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J Pediatr Surg. 2011 Jun;46(6):1214-21. doi: 10.1016/j.jpedsurg.2011.03.056.

Vascular anomalies of the male genitalia.

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Department of Surgery, Children's Hospital Boston, Boston, MA 02115, USA.



Vascular tumors and malformations of the male genitalia can affect urinary, sexual, reproductive, and emotional function.


Male patients with a genital lesion evaluated or treated at our center from 1995 to 2010 were reviewed to analyze presentation, diagnosis, treatment modalities, and outcome.


Of the 3889 male patients, 117 had a vascular anomaly of the genitalia: 12 tumors and 105 malformations. The referring diagnosis was accurate in 72.7% of patients with a tumor, whereas 46.3% of malformations were misdiagnosed. Tumors included infantile hemangioma (n = 10) and kaposiform lymphatic anomaly (n = 2). Common vascular malformations were lymphatic (n = 46), venous (n = 33), and capillary-lymphatic-venous (n = 16). Presenting signs for tumors included ulceration (33.0%) and ambiguous genitalia (25.0%). Malformations manifested with swelling (40.0%), fluid leakage (16.2%), and pain (16.2%). Treatment was necessary for 69.9% (79/113) of patients. The remaining lesions (34/113) were observed. Tumor management included observation, pharmacotherapy, and excision. Malformations were largely treated with sclerotherapy and/or surgical procedures.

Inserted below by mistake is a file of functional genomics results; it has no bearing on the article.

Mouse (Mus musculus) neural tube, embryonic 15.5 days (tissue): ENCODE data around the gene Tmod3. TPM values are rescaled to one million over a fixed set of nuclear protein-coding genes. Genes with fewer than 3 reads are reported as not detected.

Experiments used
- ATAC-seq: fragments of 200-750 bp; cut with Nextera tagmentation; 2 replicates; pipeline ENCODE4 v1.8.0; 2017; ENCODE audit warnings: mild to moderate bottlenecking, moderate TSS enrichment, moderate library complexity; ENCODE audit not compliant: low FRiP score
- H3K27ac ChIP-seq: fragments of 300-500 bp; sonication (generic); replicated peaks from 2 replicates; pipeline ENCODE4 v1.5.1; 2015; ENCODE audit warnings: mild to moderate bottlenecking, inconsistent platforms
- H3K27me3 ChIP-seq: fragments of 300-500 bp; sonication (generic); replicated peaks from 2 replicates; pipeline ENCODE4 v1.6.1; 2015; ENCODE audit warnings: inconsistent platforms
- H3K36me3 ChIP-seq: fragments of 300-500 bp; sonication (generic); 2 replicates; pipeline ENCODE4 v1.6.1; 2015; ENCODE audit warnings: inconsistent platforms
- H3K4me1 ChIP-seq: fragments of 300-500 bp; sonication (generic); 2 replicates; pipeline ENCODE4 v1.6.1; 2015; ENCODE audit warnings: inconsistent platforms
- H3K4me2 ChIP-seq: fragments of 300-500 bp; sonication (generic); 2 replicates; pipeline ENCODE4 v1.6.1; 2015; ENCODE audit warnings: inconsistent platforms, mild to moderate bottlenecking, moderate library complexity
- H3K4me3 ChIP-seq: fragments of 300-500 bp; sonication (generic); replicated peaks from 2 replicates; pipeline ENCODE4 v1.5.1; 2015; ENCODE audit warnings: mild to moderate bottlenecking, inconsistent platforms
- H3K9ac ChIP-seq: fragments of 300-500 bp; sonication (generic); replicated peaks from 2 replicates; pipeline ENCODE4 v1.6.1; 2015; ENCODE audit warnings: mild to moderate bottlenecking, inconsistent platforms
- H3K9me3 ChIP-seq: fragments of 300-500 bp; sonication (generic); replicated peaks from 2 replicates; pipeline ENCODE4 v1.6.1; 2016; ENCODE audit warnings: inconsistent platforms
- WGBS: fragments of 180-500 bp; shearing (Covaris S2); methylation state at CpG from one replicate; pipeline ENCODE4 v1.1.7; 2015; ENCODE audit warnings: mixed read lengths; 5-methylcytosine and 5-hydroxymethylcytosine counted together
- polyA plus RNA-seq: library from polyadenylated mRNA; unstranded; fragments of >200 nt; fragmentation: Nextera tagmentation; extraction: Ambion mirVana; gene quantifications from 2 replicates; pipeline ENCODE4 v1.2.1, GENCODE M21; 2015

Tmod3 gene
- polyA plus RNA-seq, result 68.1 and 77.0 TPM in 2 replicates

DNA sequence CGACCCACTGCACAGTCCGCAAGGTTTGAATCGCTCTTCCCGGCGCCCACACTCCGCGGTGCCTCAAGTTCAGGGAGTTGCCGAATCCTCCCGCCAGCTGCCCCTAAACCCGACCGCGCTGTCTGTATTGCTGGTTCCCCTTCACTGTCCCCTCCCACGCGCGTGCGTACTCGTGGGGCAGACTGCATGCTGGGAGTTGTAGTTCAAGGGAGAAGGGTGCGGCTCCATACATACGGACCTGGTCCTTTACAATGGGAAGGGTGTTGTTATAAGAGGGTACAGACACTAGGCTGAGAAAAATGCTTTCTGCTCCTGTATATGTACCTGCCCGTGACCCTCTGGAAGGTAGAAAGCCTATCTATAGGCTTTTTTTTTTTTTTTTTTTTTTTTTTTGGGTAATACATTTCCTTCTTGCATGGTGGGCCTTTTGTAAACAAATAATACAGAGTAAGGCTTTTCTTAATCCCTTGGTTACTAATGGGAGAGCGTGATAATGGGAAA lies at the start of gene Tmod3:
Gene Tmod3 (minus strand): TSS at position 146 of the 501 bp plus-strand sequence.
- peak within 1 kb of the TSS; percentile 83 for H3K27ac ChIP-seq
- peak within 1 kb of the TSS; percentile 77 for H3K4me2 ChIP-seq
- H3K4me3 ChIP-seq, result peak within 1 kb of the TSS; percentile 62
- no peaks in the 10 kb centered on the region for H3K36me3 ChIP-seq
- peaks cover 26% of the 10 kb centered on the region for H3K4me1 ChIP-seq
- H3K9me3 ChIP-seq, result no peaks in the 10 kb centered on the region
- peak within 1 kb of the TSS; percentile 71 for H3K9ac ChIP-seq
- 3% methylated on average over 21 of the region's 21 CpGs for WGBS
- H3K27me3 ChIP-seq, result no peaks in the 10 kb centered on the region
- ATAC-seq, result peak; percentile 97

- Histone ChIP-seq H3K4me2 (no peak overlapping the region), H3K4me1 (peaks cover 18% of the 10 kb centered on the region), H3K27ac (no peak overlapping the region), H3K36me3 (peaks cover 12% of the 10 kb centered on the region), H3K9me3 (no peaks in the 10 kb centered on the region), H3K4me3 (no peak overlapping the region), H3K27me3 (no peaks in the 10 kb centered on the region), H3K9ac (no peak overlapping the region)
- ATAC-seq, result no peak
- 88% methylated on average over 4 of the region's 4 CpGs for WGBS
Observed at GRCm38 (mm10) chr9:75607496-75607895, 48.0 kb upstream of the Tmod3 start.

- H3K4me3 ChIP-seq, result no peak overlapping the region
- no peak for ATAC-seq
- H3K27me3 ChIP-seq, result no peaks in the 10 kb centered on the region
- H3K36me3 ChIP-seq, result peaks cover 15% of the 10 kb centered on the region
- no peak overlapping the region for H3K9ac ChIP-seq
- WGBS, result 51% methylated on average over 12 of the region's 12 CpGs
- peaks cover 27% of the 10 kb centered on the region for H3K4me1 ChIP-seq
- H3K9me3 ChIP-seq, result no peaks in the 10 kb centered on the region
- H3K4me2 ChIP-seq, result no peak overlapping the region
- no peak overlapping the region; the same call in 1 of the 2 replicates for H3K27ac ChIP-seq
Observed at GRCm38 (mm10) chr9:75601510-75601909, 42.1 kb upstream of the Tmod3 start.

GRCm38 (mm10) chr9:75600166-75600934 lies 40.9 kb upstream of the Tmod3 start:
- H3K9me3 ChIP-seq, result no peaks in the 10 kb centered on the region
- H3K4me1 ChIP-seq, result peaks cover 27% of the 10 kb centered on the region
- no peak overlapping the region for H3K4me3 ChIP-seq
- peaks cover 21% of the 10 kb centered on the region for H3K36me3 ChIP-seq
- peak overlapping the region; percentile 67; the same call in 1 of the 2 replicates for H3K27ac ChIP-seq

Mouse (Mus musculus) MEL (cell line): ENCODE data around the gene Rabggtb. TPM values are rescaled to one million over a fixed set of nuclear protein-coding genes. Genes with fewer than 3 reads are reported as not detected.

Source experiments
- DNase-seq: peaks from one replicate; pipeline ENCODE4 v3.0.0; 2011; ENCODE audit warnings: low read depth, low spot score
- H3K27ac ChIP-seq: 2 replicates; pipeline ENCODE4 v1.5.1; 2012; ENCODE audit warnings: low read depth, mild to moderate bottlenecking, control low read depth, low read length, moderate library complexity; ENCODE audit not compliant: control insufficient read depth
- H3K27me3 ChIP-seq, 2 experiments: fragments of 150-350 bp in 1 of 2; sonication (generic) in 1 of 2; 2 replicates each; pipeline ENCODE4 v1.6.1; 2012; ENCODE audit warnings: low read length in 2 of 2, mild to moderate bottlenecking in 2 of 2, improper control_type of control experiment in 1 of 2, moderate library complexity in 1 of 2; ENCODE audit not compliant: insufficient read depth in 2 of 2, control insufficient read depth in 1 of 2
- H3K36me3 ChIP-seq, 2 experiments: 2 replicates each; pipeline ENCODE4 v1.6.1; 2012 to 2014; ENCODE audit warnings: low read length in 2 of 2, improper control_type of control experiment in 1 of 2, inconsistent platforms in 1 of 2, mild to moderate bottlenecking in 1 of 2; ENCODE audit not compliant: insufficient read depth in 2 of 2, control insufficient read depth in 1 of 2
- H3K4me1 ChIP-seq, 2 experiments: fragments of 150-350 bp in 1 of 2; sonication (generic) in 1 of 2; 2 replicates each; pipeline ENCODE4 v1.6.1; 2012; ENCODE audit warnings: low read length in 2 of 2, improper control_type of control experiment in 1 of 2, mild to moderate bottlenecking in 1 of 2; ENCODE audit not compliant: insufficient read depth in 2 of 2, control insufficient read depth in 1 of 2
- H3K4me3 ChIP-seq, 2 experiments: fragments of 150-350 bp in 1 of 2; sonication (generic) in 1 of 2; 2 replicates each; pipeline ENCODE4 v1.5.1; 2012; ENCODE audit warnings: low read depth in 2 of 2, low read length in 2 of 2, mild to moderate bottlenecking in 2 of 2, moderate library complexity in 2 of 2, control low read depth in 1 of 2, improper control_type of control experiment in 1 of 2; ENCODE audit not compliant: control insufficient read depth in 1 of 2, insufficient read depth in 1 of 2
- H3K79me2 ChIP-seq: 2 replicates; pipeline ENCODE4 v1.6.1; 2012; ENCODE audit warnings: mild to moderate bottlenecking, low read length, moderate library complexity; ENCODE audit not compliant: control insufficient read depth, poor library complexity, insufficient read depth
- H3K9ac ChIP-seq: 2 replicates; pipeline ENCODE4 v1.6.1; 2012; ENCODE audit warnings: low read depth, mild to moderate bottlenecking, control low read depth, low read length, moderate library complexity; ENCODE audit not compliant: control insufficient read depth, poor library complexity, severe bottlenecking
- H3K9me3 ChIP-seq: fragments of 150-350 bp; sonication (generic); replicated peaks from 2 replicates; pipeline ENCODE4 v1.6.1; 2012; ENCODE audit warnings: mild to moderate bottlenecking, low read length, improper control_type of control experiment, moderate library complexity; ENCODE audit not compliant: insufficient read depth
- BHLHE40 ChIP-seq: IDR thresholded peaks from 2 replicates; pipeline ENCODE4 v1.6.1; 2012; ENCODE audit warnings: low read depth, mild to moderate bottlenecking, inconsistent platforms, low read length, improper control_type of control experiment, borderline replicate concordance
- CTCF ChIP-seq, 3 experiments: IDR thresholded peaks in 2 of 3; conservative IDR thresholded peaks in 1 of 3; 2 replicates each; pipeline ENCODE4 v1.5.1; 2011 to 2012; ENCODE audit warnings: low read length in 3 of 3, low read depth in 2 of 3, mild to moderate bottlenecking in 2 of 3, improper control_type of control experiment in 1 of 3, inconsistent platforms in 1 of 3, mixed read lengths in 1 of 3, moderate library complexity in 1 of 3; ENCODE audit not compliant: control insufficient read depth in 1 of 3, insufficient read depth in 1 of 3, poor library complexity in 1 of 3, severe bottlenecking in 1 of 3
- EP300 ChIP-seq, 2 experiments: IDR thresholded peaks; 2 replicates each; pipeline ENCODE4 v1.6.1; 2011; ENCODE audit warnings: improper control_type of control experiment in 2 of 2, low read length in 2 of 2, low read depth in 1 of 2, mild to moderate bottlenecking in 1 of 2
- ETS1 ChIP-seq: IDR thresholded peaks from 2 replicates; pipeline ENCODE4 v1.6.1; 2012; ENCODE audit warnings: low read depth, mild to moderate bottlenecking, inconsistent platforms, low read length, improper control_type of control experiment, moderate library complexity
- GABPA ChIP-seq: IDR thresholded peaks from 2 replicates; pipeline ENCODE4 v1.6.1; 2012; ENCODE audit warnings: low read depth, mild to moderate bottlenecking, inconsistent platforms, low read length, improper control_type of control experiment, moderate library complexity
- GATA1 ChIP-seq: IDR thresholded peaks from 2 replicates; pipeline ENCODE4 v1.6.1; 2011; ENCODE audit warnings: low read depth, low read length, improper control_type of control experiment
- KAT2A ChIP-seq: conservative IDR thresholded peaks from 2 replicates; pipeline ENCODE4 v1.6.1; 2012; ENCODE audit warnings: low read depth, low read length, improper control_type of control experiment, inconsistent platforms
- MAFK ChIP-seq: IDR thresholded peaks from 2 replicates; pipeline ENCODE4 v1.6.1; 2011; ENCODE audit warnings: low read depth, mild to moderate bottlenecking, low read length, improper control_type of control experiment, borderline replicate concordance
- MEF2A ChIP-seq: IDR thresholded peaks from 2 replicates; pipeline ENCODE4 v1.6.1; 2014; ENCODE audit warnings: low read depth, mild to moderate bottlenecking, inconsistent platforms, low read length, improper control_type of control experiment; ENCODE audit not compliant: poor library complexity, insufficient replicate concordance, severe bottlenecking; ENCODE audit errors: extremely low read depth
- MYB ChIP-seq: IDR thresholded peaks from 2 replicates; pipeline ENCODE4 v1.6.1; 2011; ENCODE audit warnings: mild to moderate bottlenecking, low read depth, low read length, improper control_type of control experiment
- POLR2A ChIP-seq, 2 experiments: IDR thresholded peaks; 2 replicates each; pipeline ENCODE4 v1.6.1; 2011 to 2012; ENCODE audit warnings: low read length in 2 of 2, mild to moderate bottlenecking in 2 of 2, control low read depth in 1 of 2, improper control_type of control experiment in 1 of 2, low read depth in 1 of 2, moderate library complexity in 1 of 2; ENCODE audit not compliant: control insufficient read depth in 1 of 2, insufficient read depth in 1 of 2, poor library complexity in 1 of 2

Vascular anomalies of the male genitalia are uncommon and frequently misdiagnosed. Accurate diagnosis can be made and appropriate treatment can be instituted based on presentation, natural history, and radiographic imaging. Observation and pharmacotherapy are the mainstays of tumor management. Malformations require sclerotherapy and/or resection. Interdisciplinary care optimizes outcomes for males with these often-disfiguring vascular lesions.

[Indexed for MEDLINE]

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